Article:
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We're running SQL Enterprise 2016 (13.0.4411). I have a database that was using service broker to handle some workflow, long story short, it was designed incorrectly and none of the conversations were closed correctly. The sys.sysdercv system table blew up to about 270,000,000 rows and 140GB in size.

I created an agent job that grabbed the top 50,000 conversation handles from sys.conversation_endpoints in DI or DO state, and closed them with cleanup. This agent job ran for a couple of weeks, and finally got the majority of the table cleaned out. However, now it appears that there may be a corrupted page in sys.sysdercv.

The ghost cleanup process (spid 596 in this case) has been chugging along for about 37 hours now. Checking it with sp_whoisactive shows that it's trying to get a lock on sys.sysdercv. I'm also seeing the following error in the SQL log:

A time-out occurred while waiting for buffer latch -- type 3, bp 000000FA1CA98B80, page 1:21335899, stat 0x10b, database id: 13, allocation unit Id: 281474981494784/4784128, task 0x000000AF954AACA8 : 0, waittime 300 seconds, flags 0x100000001a, owning task 0x000001B98D8D04E8. Not continuing to wait.

The allocation unit ID corresponds to the clustered index on sys.sysdercv. The owning task address corresponds to the ghost cleanup process. I tried to run the following:

DBCC PAGE (13, 1, 21335899, 0) WITH TABLERESULTS;

This just hangs and doesn't return anything (sp_whoisactive shows that it's blocked by the ghost cleanup process). I also tried to run this:

DBCC CHECKTABLE ('sys.sysdercv') WITH TABLOCK, ALL_ERRORMSGS;

Same deal, it hangs, then eventually times out with a latch error complaining about the same page.

At this point, I'm unsure of what to do. There is no data I currently care about in sys.sysdercv or sys.sysdesend (no messages queued at the moment), so I was hoping I could just truncate these tables, which would (ideally) get rid of the offending page. I can't truncate system tables though. I can't kill the ghost process in order to do DBCC CHECKTABLE.

I thought about stopping the SQL service, enabling trace flag 661 on startup to prevent the ghost cleanup process from running, and then doing the table check. However, I'm also seeing this error message:

One or more recovery units belonging to database 'xxx' failed to generate a checkpoint. This is typically caused by lack of system resources such as disk or memory, or in some cases due to database corruption. Examine previous entries in the error log for more detailed information on this failure.

So I don't know if the database will even come back online if I restart the SQL service. My differential backups have been failing due to this issue, and DBCC OPENTRAN shows that the ghost cleanup is preventing the log space from being reused.

So...all that said, is there anything at all I can do to fix this problem? Is there some magical trace flag that would allow me to truncate system tables? Can I safely restart SQL without the ghost cleanup process in order to run DBCC CHECKTABLE (as in, will my database come back online since it hasn't been able to checkpoint in the past day and a half)?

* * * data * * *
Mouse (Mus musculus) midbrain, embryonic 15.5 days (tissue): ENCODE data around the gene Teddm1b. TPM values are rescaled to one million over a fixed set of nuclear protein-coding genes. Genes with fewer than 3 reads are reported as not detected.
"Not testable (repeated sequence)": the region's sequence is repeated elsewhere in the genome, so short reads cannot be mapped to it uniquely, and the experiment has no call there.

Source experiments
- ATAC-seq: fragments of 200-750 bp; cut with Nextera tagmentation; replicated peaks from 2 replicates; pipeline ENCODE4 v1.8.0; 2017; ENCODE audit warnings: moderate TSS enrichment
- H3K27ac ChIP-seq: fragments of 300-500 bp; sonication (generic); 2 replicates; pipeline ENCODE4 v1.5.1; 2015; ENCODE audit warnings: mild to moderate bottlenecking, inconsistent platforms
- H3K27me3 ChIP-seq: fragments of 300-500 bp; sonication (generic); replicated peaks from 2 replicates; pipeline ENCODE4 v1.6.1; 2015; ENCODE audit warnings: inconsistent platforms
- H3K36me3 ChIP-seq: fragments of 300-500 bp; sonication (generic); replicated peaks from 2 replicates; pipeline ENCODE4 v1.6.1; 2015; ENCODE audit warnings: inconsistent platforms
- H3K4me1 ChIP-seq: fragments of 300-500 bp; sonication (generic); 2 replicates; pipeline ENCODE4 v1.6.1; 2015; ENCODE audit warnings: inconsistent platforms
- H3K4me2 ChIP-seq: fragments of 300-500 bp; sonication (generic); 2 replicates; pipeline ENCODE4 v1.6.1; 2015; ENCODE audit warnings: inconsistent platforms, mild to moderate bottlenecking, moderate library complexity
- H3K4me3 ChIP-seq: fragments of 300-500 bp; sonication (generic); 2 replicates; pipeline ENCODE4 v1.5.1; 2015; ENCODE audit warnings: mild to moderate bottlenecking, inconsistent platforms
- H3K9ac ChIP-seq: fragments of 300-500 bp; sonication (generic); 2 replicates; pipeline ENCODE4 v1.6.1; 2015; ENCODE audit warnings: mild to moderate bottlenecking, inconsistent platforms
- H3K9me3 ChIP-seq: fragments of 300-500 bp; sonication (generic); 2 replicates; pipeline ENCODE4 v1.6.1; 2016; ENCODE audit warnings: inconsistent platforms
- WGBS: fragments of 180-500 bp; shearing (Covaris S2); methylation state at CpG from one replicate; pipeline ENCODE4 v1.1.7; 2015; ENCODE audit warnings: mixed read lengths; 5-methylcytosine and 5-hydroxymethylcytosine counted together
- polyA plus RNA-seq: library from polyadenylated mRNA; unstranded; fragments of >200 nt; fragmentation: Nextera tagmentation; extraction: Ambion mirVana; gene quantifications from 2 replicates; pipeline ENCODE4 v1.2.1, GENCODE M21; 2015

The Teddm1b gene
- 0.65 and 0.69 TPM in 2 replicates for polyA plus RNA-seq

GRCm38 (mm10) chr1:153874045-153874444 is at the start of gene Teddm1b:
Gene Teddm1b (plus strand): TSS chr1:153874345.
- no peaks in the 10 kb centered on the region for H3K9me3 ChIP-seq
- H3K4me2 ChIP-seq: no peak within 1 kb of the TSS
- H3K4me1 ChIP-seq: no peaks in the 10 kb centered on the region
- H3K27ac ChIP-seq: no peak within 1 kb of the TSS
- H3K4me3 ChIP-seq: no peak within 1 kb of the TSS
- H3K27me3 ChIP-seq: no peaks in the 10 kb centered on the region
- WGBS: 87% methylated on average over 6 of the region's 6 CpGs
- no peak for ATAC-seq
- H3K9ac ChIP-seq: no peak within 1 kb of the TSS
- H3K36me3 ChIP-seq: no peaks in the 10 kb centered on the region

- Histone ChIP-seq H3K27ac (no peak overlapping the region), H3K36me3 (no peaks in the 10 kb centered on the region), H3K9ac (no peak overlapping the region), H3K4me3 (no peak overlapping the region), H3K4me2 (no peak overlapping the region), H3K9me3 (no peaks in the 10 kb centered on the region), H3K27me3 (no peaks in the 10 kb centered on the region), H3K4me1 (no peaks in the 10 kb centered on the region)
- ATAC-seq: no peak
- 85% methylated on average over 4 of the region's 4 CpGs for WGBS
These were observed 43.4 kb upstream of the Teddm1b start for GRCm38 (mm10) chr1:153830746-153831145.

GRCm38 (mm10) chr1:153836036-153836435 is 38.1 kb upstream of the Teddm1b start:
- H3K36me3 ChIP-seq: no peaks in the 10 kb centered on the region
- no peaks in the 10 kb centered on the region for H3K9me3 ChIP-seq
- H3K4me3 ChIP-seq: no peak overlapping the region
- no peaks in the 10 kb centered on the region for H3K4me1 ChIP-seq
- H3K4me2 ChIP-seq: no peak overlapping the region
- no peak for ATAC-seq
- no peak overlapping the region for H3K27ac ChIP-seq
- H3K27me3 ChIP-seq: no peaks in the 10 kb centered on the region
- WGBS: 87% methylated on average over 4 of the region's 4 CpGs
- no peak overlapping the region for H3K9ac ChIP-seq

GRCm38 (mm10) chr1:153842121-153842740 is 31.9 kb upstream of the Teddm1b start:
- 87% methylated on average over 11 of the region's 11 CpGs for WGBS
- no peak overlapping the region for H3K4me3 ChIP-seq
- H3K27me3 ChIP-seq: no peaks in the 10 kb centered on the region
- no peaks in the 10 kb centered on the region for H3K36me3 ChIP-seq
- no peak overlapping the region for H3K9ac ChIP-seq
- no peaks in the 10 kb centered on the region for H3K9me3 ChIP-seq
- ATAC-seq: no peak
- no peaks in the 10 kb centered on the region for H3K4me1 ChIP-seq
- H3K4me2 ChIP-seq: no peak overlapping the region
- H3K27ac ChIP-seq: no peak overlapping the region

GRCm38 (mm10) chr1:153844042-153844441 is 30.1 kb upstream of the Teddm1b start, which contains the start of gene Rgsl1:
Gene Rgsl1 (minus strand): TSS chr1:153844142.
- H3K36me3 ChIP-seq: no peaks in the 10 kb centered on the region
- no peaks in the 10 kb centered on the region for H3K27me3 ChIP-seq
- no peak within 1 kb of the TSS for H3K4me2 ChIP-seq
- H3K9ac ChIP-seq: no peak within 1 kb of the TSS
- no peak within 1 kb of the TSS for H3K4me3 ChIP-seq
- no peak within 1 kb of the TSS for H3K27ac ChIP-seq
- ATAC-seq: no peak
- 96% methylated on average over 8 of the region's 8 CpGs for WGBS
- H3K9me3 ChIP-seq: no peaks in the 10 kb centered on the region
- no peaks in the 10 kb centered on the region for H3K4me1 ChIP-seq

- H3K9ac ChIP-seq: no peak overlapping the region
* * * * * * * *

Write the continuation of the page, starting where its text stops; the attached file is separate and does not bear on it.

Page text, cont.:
Any help would be greatly appreciated.

  • This is production, right? Why wouldn't you call Microsoft for support? It's $500, and they work the problem with you until it's fixed. – Brent Ozar Jul 11 '17 at 20:07
  • I already opened a case with Microsoft yesterday, they're still reviewing the diagnostic info I sent over to them and won't get back with me until tomorrow. I'm looking for other opinions in the meantime. – Jeff Lehn Jul 11 '17 at 20:12
  • I wouldn't mess with anything if you've already opened a support case. There are trace flags to turn ghost cleanup off and they will take effect immediately... however, again, you've already opened the case any changes you make now could have other changes that support won't know about. To be transparent, I work for Microsoft - let me know if you'd be willing to share the case number with me. – Sean Gallardy Jul 11 '17 at 21:28
  • For the record, I did attempt to turn off ghost cleanup yesterday, but to no effect, the cleanup process never ended. That's why I mentioned thinking about adding it as a startup flag. Since opening the case, I haven't made any other changes or tried anything else on my own. I've just been monitoring the log file size and the processes. If you'd like the case number, shoot me a message and I'll send it over to you. – Jeff Lehn Jul 11 '17 at 21:36
  • UPDATE: Microsoft support has told me there is nothing they can do, and that I'll need to restore from my last good backup. Which would be from last Saturday, and I'd lose half a week of data. I'm not willing to do that yet, I don't want to lose that much data just because a system table that I don't even care about is messed up. Looking into other (very scary) options, I'll post updates if I find something that works. – Jeff Lehn Jul 12 '17 at 22:29
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UPDATE: The problem has been resolved. Took a lot of screwing around, but we were able to take the instance down, bring it back up, put the database in emergency mode, and ran a DBCC CHECKTABLE with REPAIR_ALLOW_DATA_LOSS (we were able to fix it in a test restore with REPAIR_REBUILD, but emergency mode won't let you use that option, apparently). That fixed the corruption in sys.sysdercv, and everything is back to normal. Still not sure what ended up causing it, but backups are working again, DBCC CHECKDB has been coming back clean. Chalking it up to "stuff happens", I guess.

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